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Bank Transfer Day nets 650,000 new customers for credit unions

Has there ever been a time like we are now experiencing in the world of banking?  Banking consumers have been barraged by the media, consumer groups, and even Congress on how they are being mistreated and taken advantage of by their financial services firms.

Of all the messages I've seen and heard, the most astounding was Senator Dick Durbin getting up on the floor of the U.S. Senate, urging consumers to "Get the heck out of that bank", and "vote with your feet." 

How did we get to this point?

This can all be traced back to the financial crisis in 2008. Do you remember how bad it got?  At the time, I was working in a large financial services firm, and although I wasn't an "insider" with any privileged information, the worst case scenarios were indeed very scary.  It's hard to imagine it now, but I actually withdrew $500 cash to keep in my house just in case it all came apart (which I have since returned).
Washington then stepped in with TARP, and depending on who you ask, either saved the day, or did just the opposite.  And along with TARP came the massive "too big to fail" legislation of Dodd-Frank, and the Durbin Amendment, limiting swipe fees to 21 cents.  Banks reacted by adding monthly debit card fees, and voila, we now get "Bank Transfer Day."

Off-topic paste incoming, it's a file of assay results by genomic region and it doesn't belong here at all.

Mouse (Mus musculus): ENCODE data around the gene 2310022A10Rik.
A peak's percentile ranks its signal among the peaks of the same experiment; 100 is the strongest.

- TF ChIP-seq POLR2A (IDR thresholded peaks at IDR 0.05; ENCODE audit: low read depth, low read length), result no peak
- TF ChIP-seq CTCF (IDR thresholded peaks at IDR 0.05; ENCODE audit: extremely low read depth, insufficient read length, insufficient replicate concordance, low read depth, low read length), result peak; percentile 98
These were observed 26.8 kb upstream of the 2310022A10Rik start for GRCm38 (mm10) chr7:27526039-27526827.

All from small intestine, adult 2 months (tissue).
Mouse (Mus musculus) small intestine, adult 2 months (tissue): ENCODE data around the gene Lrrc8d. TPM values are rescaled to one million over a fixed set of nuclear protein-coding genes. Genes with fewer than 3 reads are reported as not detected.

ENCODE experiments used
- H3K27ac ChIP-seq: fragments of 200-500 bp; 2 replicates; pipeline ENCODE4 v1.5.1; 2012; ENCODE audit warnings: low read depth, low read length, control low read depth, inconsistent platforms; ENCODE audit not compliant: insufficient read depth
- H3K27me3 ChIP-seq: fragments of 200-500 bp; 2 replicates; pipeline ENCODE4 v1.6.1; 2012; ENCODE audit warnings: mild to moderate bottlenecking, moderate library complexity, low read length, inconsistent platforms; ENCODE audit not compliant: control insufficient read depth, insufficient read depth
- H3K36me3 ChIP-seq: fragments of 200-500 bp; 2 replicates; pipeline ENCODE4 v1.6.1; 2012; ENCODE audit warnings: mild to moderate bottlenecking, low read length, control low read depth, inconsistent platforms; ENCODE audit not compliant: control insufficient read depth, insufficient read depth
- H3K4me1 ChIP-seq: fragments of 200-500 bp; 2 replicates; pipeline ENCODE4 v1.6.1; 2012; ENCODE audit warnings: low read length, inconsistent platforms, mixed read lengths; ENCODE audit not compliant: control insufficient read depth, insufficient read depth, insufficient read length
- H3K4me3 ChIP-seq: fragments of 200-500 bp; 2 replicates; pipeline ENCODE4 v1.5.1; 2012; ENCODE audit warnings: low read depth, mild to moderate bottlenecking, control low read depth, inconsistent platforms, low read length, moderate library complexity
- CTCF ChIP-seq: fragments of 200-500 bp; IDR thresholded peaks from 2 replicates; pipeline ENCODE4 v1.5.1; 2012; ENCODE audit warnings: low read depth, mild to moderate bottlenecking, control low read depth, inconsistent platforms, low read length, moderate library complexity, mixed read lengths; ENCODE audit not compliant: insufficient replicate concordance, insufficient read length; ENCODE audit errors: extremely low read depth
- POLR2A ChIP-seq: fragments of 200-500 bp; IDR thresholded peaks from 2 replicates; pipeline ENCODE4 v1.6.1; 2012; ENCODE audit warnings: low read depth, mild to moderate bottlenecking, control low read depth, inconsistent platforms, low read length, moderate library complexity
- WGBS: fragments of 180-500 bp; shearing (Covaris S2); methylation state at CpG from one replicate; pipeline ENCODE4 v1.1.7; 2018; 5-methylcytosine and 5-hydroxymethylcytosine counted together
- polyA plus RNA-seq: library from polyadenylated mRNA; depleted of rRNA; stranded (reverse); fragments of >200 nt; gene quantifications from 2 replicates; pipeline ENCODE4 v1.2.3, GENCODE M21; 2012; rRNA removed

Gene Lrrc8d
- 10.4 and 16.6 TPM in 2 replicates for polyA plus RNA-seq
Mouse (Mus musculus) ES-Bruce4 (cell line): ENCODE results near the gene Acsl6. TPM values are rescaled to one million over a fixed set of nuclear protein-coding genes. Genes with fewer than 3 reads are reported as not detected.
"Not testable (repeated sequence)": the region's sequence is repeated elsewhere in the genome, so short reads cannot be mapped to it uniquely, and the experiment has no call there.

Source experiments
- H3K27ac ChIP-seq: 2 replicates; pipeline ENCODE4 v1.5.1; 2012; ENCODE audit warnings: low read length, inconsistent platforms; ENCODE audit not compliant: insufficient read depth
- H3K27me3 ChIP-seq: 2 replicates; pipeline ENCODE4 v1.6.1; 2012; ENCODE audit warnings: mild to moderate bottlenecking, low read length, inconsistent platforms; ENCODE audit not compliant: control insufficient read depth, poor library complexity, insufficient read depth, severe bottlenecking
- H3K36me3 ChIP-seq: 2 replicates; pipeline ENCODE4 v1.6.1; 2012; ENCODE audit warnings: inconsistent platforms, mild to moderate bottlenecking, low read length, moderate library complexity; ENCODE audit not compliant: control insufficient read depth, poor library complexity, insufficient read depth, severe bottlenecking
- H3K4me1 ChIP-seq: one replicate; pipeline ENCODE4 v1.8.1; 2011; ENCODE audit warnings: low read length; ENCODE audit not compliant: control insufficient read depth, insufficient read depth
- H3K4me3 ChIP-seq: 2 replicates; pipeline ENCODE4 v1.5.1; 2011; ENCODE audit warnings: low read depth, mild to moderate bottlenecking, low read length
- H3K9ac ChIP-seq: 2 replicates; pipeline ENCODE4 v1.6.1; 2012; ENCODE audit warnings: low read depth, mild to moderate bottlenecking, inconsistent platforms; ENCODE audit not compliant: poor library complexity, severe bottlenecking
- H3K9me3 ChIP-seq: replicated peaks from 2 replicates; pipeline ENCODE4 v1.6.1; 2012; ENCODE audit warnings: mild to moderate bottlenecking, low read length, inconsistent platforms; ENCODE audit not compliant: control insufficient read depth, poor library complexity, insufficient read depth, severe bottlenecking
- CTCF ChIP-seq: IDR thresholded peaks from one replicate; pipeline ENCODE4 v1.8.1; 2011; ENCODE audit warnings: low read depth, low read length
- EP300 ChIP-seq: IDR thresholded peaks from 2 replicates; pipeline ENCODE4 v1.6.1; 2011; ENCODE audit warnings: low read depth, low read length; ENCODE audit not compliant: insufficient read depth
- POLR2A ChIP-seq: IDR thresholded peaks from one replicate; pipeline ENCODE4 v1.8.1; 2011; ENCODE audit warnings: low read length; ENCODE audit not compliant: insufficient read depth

The Credit Union National Association (CUNA) surveyed over 5,000 of its member firms, and estimates that over 650,000 new accounts have been opened, with $4.5 B in funds added.  Looks like Bank Transfer Day was a success.

So what's a bank to do?

First, give your customers the best user experience possible. Since your web site and mobile apps are how most customers will interact with you, make sure they are fast, reliable, and secure. 

Second, focus on your account opening process.  Speed and ease of use matter most here.

Also, protect your site, and your customers. DDoS has now gone mainstream and sites of all types are under contact attack.  Watch out for those combined attacks, such as a decoy DDoS attack combined with a SQL injection attack to get at your customers' data.  Akamai has tracked many examples of these types of attacks.

What's next?

More regulation seems inevitable.  Capitalization requirements will continue to be tweaked, forcing financial services firms to divest parts of their operations.  Consumer activism shows no signs of letting up, so PR attacks against banks will continue.  But this could all be dwarfed by the risky situation now underway in Europe.  Let's hope things don't come unraveled again - I don't want to have to withdraw $500 in cash again for an emergency fund.

Rich Bolstridge is Chief Strategist, Financial Services for Akamai